Early Tibetan sculptures normally depict lamas with a sleeveless undergarment, an outer robe which covers the lower undergarment, and a meditation cloak usually worn over the shoulders and wrapping the knees. The above is seated on a low double-lotus base with a backplate decorated with lotus buds and topped with a triratna (set of three gems). The style of his hat originates from the Dolpo area in Nepal.
The artist has used thick beading for the edge of the backplate, incisions for the patched robe, stippling for the floral decoration on the edge of the cloak and piping for the hems.
The meditation cloak is pleated and has a small collar.
The hem of all the garments is often incised, with a floral or a geometrical pattern.
Sometimes the cloak has slipped off the lama’s shoulders and is piled up around him. We will note the waist of the lower garment showing, and the long strands of plaited hair.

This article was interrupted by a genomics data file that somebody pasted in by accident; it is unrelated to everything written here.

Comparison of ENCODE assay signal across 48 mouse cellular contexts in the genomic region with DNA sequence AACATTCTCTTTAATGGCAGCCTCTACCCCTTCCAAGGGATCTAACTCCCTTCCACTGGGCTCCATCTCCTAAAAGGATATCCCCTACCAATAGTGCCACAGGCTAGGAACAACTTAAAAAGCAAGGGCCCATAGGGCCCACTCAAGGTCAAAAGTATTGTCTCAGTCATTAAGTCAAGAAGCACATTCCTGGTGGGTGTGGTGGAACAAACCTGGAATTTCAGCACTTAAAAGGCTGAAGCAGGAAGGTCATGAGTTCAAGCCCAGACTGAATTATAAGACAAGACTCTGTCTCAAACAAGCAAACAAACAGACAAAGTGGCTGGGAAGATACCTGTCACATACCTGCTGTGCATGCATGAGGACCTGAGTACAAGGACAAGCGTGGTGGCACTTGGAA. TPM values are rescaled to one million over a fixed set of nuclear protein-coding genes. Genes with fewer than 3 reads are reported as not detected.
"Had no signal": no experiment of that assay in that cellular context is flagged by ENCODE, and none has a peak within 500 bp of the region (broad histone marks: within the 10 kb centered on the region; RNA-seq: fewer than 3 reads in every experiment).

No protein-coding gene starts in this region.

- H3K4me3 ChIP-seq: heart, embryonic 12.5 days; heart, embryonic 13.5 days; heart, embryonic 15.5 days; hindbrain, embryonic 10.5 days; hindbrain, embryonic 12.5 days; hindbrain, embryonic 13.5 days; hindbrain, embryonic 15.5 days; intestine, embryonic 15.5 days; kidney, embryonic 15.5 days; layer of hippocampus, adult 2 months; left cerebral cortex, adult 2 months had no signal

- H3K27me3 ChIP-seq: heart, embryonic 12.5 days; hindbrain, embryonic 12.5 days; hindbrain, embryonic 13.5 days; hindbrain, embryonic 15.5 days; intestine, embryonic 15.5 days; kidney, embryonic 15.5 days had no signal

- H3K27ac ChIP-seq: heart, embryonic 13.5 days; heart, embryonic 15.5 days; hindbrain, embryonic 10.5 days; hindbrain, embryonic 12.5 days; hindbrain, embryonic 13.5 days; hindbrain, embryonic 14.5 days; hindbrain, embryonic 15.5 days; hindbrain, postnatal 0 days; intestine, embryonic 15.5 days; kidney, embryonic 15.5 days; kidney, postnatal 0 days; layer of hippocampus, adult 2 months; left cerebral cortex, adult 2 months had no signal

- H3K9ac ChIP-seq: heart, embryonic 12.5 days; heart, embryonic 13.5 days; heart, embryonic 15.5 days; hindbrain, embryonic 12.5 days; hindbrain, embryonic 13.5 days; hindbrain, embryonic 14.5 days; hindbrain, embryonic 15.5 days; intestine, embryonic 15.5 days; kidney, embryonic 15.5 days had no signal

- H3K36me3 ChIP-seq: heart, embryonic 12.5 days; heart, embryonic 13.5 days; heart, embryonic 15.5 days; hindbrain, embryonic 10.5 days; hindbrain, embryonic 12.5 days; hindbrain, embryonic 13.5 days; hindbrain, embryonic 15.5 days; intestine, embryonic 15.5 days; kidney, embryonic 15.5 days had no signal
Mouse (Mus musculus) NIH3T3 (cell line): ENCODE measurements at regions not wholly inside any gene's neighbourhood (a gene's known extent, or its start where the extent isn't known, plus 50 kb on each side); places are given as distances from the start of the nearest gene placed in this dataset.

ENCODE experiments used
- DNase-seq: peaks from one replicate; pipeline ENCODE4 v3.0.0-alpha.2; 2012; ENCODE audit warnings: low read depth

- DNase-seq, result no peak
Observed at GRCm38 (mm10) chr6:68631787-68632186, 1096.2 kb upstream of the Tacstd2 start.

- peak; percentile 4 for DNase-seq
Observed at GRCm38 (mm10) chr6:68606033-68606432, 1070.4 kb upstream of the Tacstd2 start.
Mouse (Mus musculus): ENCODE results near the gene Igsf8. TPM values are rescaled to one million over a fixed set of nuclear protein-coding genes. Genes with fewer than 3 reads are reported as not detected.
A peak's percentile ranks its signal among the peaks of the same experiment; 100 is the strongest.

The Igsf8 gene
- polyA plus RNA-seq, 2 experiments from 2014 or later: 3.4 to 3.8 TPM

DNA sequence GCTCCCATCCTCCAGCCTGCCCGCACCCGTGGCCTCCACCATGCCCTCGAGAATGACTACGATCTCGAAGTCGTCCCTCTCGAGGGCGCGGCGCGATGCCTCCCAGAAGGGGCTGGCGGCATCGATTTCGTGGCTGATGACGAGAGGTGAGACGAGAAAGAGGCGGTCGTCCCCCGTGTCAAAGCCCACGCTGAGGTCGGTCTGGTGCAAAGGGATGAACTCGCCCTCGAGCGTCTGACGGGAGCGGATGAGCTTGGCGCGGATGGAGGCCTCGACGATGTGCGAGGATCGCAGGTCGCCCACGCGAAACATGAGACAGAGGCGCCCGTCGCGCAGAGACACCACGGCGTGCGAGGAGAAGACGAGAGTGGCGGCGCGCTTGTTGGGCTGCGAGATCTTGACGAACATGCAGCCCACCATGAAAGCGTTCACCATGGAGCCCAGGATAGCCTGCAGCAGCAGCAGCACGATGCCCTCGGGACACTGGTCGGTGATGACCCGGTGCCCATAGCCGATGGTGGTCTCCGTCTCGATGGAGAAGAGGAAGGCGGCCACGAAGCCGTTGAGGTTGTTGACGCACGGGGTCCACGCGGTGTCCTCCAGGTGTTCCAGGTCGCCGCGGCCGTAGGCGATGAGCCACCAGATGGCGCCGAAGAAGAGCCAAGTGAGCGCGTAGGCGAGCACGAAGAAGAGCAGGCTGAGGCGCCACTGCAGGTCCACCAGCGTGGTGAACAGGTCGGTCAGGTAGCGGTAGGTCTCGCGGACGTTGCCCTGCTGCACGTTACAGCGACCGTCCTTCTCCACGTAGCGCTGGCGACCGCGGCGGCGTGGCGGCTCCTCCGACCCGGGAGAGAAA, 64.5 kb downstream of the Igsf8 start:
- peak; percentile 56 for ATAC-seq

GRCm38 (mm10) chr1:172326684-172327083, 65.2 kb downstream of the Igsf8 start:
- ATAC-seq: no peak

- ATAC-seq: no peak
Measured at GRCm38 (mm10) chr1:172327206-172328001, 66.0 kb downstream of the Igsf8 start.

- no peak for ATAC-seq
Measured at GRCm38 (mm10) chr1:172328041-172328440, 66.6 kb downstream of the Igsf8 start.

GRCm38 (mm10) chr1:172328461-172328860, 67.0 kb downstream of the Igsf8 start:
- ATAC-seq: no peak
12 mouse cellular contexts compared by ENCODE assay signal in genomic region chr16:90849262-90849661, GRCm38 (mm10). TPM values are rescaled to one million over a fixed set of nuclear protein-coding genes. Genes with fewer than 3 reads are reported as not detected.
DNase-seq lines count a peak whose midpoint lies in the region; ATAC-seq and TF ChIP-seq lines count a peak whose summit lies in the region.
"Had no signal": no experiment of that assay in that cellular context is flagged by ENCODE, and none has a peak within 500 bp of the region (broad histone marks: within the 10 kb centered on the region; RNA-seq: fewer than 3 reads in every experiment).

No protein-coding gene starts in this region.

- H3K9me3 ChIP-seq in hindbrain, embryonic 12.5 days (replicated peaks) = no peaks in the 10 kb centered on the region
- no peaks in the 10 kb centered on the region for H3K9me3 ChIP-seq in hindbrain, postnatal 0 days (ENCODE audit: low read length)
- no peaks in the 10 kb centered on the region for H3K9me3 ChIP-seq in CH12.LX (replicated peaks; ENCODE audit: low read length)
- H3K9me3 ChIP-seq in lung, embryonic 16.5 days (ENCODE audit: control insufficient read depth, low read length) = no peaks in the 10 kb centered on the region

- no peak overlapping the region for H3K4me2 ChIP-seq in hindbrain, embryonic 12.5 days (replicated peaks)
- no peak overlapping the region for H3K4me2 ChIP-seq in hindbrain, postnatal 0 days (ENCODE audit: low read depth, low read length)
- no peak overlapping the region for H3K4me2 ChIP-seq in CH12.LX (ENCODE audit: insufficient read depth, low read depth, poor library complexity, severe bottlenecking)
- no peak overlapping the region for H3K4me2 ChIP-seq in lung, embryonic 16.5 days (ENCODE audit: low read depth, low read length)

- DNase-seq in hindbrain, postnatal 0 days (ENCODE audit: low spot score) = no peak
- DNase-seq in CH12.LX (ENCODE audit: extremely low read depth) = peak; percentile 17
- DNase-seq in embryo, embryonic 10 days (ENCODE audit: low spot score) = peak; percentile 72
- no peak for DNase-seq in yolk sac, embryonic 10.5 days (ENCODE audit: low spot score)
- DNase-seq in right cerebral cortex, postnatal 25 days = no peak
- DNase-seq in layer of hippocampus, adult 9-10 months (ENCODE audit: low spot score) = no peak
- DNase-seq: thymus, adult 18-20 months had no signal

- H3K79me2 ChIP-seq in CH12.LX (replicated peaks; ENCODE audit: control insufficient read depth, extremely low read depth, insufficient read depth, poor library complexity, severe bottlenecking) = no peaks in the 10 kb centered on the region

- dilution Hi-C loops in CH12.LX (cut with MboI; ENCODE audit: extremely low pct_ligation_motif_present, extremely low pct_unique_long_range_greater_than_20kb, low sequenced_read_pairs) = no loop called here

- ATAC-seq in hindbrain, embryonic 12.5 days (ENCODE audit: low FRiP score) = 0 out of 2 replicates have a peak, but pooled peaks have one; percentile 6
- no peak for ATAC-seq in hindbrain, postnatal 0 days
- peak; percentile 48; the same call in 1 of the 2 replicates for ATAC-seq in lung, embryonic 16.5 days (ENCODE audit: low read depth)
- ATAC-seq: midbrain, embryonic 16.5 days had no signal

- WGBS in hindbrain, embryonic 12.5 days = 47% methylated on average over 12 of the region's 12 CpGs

This lama doesn’t wear a cloak, his patched robe covers his legs down to the ankles. Traditionally, the right arm is left bare. He does the turning-the-wheel-of-dharma gesture with his hands.
As fashion evolves, the pleats of the lower garment gathered under the breast begin to show slightly under the outer robe around the 15th century.
At times, the waist of the garment, pleated and held in place with a belt, shows completely.